Wednesday, June 11, 2008
'round and 'round the mulberry bush...
When we first moved in, in mid winter, we surveyed our yard and made preliminary plans for landscaping. One of the trees marked for removal was a little mulberry tree on the edge of our property. We figured it would be messy when it fruited, and it seemed like it was half dead anyway.
E was 5 at the time and just starting to climb trees. She would easily climb the dogwood in the front yard, but this tree was more of a challenge. She would grab hold of the lower branch and try to walk her feet up the side, but she didn't yet have the arm and leg strength to swing up into the branches. Still, she persisted.
When early summer came, the berries came out and E delighted in picking them, staining her hands and mouth with the bright purple juice. I learned to send her in clothes I didn't care about when she was going to go pick the berries.
Fall arrived, and E finally was able to climb into the tree and sit, tentatively but proudly in the lower branches of the tree. I insisted that she learn to get out of the tree herself before being allowed to climb it on her own. It took some maneuvering, and a little bit of courage as she had to simultaneously reach for the branch, twist her body, and jump from her seat (a sawed off portion of the trunk), as the branch was just barely out of reach of a firm two-handed grasp. Then she would swing for a few seconds before dropping the final foot and a half to the grass. From that point on, the tree was hers. We never thought about cutting it down again, she loved it so. It was a place for her to get away from her younger brother, as well as a quiet perch for imagination and contemplation.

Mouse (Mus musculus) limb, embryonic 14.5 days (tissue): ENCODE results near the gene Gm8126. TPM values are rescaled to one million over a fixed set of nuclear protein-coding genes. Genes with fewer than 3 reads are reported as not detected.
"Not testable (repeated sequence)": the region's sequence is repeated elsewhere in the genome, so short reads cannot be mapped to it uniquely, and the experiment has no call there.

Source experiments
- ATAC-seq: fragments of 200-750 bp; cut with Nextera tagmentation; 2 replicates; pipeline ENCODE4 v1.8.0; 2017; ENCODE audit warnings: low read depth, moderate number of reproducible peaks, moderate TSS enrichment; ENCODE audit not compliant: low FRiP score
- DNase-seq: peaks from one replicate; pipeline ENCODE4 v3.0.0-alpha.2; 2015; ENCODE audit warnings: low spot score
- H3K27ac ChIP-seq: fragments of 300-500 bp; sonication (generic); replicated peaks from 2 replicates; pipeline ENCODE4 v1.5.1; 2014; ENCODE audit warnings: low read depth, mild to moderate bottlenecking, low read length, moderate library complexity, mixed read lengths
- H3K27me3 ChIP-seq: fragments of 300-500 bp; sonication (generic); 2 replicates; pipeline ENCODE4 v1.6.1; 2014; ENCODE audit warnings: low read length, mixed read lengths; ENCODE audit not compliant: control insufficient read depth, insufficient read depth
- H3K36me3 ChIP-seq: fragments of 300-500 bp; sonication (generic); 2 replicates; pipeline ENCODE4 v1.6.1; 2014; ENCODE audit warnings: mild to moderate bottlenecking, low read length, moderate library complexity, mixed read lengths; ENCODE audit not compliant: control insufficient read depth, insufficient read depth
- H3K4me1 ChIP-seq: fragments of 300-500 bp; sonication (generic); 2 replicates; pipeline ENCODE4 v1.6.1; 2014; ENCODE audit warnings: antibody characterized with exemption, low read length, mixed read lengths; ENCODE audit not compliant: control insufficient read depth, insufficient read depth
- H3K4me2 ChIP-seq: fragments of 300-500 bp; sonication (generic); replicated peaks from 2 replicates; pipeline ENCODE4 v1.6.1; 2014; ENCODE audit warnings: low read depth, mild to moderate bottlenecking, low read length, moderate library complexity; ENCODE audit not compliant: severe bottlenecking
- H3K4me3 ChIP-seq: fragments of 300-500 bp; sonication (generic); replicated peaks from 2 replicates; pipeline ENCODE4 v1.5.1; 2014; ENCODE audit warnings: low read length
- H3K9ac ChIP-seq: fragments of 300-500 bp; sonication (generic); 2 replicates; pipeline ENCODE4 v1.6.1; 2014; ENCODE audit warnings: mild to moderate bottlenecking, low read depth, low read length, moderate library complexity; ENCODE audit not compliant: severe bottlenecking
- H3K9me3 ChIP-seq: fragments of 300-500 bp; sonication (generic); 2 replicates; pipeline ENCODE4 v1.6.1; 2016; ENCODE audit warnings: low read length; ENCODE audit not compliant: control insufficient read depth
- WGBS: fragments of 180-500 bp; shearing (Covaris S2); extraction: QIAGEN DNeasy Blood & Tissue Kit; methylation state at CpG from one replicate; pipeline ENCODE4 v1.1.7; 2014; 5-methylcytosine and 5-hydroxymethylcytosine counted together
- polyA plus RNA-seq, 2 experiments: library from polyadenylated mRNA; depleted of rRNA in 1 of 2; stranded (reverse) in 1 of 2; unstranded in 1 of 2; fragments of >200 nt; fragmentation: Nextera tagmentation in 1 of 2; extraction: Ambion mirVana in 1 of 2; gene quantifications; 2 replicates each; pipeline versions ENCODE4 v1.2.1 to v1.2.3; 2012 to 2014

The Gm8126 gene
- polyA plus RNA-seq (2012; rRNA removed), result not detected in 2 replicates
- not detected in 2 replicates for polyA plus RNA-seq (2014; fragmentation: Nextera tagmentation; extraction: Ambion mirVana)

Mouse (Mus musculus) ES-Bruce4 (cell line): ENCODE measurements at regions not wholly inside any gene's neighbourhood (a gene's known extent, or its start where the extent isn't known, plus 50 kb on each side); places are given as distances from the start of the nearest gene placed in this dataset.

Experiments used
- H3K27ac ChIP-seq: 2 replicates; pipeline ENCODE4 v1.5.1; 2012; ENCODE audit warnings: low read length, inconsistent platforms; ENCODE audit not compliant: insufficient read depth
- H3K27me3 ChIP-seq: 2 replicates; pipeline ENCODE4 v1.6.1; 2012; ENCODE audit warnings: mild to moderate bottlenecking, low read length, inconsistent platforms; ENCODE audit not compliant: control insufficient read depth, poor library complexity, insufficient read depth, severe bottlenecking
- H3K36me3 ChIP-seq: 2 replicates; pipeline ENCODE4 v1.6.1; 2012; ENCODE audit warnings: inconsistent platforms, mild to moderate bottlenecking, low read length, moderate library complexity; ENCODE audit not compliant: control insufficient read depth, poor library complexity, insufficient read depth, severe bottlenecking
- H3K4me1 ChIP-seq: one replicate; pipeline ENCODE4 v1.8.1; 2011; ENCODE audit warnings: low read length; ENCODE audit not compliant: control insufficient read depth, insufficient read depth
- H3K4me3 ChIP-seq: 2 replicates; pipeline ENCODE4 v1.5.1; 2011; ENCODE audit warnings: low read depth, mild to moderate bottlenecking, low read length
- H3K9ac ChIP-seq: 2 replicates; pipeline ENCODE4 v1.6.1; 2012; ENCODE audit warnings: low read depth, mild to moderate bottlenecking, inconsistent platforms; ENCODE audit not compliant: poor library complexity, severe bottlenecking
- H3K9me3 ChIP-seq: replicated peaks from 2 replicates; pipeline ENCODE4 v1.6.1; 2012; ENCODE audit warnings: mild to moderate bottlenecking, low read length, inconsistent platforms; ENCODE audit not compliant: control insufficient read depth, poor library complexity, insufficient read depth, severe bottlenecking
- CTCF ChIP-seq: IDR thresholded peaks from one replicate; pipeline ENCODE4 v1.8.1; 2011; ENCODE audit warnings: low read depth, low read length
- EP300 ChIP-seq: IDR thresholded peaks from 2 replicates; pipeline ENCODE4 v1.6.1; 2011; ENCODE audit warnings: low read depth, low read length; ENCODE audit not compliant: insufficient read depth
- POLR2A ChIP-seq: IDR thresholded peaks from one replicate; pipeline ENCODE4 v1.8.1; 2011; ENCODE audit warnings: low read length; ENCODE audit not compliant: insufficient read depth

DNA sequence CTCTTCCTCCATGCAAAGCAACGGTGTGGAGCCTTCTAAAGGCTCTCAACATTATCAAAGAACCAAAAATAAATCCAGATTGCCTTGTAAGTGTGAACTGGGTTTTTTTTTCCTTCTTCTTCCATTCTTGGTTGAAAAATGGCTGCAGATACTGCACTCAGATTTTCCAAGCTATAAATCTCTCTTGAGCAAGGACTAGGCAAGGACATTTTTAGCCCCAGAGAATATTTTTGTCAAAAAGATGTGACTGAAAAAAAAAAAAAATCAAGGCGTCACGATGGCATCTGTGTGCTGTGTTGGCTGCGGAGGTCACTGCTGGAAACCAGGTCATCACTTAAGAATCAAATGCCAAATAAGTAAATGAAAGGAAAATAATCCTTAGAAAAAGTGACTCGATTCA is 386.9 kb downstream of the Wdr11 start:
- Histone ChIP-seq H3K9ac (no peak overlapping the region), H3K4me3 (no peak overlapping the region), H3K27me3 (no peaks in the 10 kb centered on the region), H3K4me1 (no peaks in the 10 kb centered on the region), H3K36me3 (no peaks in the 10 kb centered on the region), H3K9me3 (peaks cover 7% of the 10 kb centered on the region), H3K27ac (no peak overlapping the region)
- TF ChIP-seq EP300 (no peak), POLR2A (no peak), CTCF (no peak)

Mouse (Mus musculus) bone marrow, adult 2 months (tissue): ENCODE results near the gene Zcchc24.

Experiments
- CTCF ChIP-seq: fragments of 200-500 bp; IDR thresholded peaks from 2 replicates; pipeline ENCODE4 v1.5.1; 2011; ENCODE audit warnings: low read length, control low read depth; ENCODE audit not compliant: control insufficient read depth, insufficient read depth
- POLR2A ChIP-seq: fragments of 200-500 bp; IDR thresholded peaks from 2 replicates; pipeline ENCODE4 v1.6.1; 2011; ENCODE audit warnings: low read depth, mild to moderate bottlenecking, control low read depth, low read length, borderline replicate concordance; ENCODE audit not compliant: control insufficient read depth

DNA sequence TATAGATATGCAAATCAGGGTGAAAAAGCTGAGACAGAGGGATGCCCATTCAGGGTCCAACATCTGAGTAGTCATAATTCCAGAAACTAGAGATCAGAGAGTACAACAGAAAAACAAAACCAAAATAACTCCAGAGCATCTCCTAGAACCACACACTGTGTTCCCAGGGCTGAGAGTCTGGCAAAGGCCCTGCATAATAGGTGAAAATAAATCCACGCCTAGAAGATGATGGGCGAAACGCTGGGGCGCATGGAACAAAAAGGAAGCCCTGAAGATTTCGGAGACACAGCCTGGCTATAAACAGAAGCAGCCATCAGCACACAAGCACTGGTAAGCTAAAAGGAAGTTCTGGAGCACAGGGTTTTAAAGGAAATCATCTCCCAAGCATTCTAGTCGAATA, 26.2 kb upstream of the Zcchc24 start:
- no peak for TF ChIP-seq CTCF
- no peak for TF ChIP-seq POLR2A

Each summer she has looked forward to the return of the berries. A few weeks ago the hard green berries popped through the branches, and soon they turned a dusty pink, bright red and now they are a ripe, juicy black. Yesterday the kids picked a whole container full of berries and then joyfully ate them together. Their feet were stained from the berries they crushed underfoot while picking, and their hands, mouth and teeth also turned purple from their feast.
Unfortunately for E her private reign of her tree ended this spring. N has longingly watched E play in the tree, begging me to put him up there, but my rule has been that no one is allowed in the tree who can't get their on their own strength and skill. So he has studied the trunk and climbed the roots, straining to reach the lowest branch. Finally, he was able to pull himself up to that sawed off trunk-seat and sit there. I ran out to take a picture to capture the moment, and his pride is all over his face. He then learned how to swing down, in the same way E had learned a year and a half before. Since then the two of them have climbed the tree together, sitting in its branches.
I know it won't be long before K will be stationed on the roots, gazing up, yearning to join her siblings in the mulberry tree.